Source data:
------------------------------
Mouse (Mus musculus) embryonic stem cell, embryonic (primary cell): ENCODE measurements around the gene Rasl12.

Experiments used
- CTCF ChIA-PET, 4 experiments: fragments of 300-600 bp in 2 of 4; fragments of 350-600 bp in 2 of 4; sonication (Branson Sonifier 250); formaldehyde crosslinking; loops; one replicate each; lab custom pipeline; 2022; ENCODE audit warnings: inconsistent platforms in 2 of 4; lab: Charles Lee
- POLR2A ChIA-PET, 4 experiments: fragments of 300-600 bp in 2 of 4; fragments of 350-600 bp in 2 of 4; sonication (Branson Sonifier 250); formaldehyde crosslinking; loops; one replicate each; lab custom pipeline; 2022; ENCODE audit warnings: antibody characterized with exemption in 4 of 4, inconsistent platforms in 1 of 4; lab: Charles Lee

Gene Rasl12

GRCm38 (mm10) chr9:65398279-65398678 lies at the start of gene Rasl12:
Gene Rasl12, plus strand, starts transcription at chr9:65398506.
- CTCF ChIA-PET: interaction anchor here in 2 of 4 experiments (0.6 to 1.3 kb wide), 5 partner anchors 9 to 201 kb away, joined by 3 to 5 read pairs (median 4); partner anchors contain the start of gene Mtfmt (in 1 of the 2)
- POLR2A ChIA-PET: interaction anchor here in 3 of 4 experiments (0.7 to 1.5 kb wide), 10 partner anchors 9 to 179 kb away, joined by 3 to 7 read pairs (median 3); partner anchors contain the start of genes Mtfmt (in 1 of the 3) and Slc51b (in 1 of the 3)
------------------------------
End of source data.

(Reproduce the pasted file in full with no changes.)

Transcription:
Mouse (Mus musculus) embryonic stem cell, embryonic (primary cell): ENCODE measurements around the gene Rasl12.

Experiments used
- CTCF ChIA-PET, 4 experiments: fragments of 300-600 bp in 2 of 4; fragments of 350-600 bp in 2 of 4; sonication (Branson Sonifier 250); formaldehyde crosslinking; loops; one replicate each; lab custom pipeline; 2022; ENCODE audit warnings: inconsistent platforms in 2 of 4; lab: Charles Lee
- POLR2A ChIA-PET, 4 experiments: fragments of 300-600 bp in 2 of 4; fragments of 350-600 bp in 2 of 4; sonication (Branson Sonifier 250); formaldehyde crosslinking; loops; one replicate each; lab custom pipeline; 2022; ENCODE audit warnings: antibody characterized with exemption in 4 of 4, inconsistent platforms in 1 of 4; lab: Charles Lee

Gene Rasl12

GRCm38 (mm10) chr9:65398279-65398678 lies at the start of gene Rasl12:
Gene Rasl12, plus strand, starts transcription at chr9:65398506.
- CTCF ChIA-PET: interaction anchor here in 2 of 4 experiments (0.6 to 1.3 kb wide), 5 partner anchors 9 to 201 kb away, joined by 3 to 5 read pairs (median 4); partner anchors contain the start of gene Mtfmt (in 1 of the 2)
- POLR2A ChIA-PET: interaction anchor here in 3 of 4 experiments (0.7 to 1.5 kb wide), 10 partner anchors 9 to 179 kb away, joined by 3 to 7 read pairs (median 3); partner anchors contain the start of genes Mtfmt (in 1 of the 3) and Slc51b (in 1 of the 3)